talks to... - June 8, 2018

“It’s been a bleak few years politically and the album definitely reflects that” - talks to Gruff Rhys
by Tom
by Tom hmv London, Bio Editor. Peanut butter, punk rock and pillows.

“It’s been a bleak few years politically and the album definitely reflects that” - talks to Gruff Rhys

Gruff Rhys’ journey to release his new album Babelsberg is an odd one, even for him.

The recording of the songs for the Super Furry Animals frontman’s latest venture took no time at all. It was recorded in Bristol in three days at producer Ali Chant's now-demolished Toybox studio in early 2016 with Rhys backed by former Flaming Lips drummer Kliph Scurlock.

Then things slowed down rather a lot. Rhys had his heart set on working with composer Stephen McNeff and bringing his songs to life with the 72-piece BBC National Orchestra of Wales. That process took a lot longer, Rhys had to wait 18 months for everything to line up. So the songs gestated and waited for the right time. That came at the end of 2017 and now the album is ready for us to hear.

We spoke to Rhys about this unusual recording process and why he’s convinced the long wait has been for the best...


The album is coming out now, but it’s been ready since 2016, was it your plan to let it gestate for that period?

“It was just how things turned out, it wasn’t by any particular design. I made the album over two years ago, in the sense that I committed the songs to record, all in live takes. That didn’t take very long, only a couple of days. I was working with an arranger called Stephen McNeff on another project at the same time and I was kept for him to arrange my songs as well. He was quite busy and we had to find an orchestra, so that whole process ended up taking another year and a half before we could finally work with the orchestra. Once that was done, I finished it as soon as I could.”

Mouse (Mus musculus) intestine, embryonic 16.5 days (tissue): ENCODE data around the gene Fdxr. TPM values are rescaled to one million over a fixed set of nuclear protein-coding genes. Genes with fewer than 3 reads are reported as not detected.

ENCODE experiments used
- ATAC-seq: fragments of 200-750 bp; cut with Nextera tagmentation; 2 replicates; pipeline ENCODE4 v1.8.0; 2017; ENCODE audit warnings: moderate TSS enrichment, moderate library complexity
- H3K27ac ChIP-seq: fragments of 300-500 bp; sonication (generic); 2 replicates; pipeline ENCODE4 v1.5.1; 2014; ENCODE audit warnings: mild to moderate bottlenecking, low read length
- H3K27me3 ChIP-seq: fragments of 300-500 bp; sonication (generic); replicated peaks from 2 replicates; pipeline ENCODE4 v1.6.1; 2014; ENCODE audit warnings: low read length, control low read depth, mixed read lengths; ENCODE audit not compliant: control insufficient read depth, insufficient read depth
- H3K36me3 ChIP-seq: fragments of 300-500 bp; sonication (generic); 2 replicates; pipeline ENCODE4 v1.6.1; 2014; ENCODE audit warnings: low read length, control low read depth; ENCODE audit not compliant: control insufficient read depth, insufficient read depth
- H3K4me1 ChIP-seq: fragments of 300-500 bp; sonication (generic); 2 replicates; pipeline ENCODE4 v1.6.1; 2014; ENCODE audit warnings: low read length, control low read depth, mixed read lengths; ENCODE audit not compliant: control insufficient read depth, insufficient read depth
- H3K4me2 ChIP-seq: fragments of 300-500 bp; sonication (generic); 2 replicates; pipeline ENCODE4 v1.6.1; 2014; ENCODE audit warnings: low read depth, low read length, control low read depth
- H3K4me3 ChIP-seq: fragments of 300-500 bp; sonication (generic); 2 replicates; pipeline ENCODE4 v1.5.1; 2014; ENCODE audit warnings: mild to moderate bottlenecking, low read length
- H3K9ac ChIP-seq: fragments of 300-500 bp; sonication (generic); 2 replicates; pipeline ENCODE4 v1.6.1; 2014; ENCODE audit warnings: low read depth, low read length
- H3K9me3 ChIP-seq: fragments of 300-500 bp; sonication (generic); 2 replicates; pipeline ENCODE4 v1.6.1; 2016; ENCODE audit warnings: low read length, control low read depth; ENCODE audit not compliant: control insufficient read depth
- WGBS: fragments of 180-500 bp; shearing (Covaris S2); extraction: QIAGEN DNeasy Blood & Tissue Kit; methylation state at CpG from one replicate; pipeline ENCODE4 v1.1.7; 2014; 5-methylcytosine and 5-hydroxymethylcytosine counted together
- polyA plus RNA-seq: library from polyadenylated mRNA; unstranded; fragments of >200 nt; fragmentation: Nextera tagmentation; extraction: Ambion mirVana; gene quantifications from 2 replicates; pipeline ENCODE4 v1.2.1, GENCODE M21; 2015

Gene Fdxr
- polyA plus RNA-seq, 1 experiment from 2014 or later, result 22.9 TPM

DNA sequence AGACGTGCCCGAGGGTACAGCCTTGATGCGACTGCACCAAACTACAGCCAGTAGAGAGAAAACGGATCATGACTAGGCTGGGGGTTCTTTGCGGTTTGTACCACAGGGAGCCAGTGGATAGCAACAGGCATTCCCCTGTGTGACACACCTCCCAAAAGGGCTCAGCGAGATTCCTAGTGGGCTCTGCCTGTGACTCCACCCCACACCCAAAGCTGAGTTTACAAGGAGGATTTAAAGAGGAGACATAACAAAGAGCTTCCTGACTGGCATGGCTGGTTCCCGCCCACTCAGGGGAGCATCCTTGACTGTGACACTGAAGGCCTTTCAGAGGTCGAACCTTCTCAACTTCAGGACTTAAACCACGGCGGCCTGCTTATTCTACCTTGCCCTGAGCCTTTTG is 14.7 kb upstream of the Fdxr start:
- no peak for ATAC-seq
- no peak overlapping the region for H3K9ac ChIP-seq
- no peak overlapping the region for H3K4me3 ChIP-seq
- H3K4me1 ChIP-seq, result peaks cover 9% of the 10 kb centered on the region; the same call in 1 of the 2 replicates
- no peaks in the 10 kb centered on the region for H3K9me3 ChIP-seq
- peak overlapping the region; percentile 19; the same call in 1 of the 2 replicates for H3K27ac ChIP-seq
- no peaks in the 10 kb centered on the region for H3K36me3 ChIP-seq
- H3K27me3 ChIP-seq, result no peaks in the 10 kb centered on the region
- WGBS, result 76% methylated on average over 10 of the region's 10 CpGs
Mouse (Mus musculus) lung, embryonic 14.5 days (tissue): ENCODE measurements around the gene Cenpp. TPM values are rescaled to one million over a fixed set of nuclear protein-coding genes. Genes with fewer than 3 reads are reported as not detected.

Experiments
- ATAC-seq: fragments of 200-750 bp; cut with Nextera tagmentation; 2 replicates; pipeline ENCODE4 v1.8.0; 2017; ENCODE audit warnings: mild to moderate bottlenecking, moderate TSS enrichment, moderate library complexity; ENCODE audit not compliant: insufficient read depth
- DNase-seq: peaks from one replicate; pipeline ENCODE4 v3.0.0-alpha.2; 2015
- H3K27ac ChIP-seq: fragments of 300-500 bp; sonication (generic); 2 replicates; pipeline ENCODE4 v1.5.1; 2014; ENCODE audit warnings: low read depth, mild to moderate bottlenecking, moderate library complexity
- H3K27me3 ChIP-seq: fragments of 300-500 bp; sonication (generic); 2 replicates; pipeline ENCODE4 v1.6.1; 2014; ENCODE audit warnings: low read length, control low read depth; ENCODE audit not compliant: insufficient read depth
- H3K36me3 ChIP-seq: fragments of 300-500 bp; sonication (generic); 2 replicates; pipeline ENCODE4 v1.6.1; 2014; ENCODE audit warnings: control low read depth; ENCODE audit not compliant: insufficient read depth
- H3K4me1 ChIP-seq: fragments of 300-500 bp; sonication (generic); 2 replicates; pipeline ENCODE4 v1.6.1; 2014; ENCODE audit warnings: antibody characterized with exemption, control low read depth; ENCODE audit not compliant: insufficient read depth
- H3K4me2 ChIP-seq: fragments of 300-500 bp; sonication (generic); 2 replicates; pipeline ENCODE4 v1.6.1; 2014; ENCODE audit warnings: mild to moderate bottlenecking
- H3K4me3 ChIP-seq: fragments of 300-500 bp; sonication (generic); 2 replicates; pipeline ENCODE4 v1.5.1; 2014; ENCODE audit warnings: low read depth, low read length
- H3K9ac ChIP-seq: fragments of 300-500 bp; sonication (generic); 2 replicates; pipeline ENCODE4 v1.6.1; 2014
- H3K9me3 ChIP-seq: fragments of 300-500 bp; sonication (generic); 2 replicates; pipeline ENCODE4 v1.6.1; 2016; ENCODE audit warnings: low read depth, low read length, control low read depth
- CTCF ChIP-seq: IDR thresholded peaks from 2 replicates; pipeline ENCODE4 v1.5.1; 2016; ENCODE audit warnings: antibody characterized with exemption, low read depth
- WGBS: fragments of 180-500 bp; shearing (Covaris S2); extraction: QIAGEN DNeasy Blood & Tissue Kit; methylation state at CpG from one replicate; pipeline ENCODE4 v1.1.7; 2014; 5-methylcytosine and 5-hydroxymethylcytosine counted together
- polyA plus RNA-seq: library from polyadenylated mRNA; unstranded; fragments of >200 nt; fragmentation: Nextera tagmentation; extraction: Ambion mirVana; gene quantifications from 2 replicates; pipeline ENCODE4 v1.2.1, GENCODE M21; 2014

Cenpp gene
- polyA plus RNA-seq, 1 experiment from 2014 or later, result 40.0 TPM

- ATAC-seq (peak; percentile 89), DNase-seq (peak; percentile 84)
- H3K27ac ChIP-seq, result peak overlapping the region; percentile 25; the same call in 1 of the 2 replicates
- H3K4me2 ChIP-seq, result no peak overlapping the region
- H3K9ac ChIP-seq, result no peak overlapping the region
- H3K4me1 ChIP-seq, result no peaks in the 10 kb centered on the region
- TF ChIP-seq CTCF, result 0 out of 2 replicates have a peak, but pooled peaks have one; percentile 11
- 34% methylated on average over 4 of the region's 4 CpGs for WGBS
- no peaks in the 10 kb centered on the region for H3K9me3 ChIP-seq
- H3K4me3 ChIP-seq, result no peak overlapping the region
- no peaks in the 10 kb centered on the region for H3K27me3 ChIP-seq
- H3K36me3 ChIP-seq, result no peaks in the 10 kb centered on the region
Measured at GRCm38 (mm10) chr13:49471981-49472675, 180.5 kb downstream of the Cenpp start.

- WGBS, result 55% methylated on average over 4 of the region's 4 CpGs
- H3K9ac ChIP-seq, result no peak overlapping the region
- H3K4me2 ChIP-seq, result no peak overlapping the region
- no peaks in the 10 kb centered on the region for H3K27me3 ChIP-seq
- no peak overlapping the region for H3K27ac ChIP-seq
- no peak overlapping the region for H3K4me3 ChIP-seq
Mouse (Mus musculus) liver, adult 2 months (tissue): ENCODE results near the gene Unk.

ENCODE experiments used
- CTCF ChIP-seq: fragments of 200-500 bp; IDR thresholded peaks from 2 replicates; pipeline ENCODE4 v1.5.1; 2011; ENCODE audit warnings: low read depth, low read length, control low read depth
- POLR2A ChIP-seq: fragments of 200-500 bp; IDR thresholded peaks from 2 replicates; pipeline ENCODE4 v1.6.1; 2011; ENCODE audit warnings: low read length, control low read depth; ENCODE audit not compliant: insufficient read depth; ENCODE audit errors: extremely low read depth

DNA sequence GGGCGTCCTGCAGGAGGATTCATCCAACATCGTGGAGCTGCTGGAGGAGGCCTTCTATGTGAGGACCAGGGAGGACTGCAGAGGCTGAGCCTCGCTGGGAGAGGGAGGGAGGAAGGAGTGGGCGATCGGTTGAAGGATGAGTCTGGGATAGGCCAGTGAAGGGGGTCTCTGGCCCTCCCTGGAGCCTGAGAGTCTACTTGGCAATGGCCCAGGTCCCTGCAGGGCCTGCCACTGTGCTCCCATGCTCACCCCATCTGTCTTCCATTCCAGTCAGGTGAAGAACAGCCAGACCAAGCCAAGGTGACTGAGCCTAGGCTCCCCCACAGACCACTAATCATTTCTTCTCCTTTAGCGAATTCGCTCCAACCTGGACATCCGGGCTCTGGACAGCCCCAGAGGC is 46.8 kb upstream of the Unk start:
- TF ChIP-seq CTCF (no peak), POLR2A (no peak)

Was it frustrating having to wait all that time? Or were you relaxed about it?

“I was quite relaxed. I knew how I wanted it to sound and to get there needed that process. It was quite good being able to have that time. Some of the songs were quite politically engaged and I wanted to make sure they didn’t date terribly badly. They needed to be universal enough to last. It’s quite exciting now to get it released because I feel like I can move on.”


What’s it like watching a 72-piece orchestra bring your songs to life?

“It was pretty mind-blowing. You don’t think you’ll get that experience and it was an incredibly moving experience, it took me a while to get used to it, to get over feeling like you’ve walked into the wrong building.”


You recorded a lot of the album in a studio that was about to be demolished, what was that like?

“It gave me a really hard deadline, the studio wasn’t going to exist after a few days, it definitely coloured the album lyrically and it’s a very dark record. I don’t know if I’m capable of making anything but a dark record, but even for me, this felt dark. It does have a sense of urgency, most of the vocals are live takes, you can feel the pressure of needing to get things down.”


Is there a theme to the record in the lyrics?

“I recorded it in 2016 and I was very keen not to make a concept album, I just wanted it to be a collection of songs, no theme, no narrative, just songs that capture the mood I was in. It’s been a bleak few years politically and the album definitely reflects that.”


When did you decide what the title was going to be?

“It came quite late. I had a few ideas for titles, but I wanted something to capture the album’s mood and gave a nod to the fact that the studio was about to get turned into luxury flats. This amazing creative space, now not deemed of any value, I wanted that in the title. I wanted something that suggested the Tower of Babel, building luxury flats to reach the heavens, but end up creating hell. I was thinking about that and I remembered seeing the name Babelsberg on a sign while I was on tour, I thought that fitted this imaginary tower block really well.”


In terms of taking the record out live, you’ve got a couple of gigs booked with the orchestra, but the rest must be a much smaller operation…

“I’m going to get to do about three gigs with an orchestra. I’m doing Cardiff with the orchestra that’s on the record, Stephen McNeff is going to conduct and that will be as close to the record as you’re ever going to get. The orchestra on the record is quite low in the mix because the band recordings are so intimate, so it’ll probably sound much bigger. Whatever I’m doing, the orchestra will be awe-inspiring.”


Then after that…

“I’m doing some gigs with a 21-piece orchestra in London and Manchester and then I’m going to tour as a four-piece band. The songs, despite the orchestra, are actually simple, so I think it’ll translate well to the set-up.”


You’ve had a bit of time waiting around to put these songs out, do you have your next project lined up? Or are you focused on this album for the time being?

“I’m excited to play these songs, they’re going to work well live and I’m just going to enjoy that for the time being, I’ve got no concrete plans beyond that.”


Gruff Rhys’ new album Babelsberg is out now and available here in hmv’s online store.

Babelsberg Gruff Rhys

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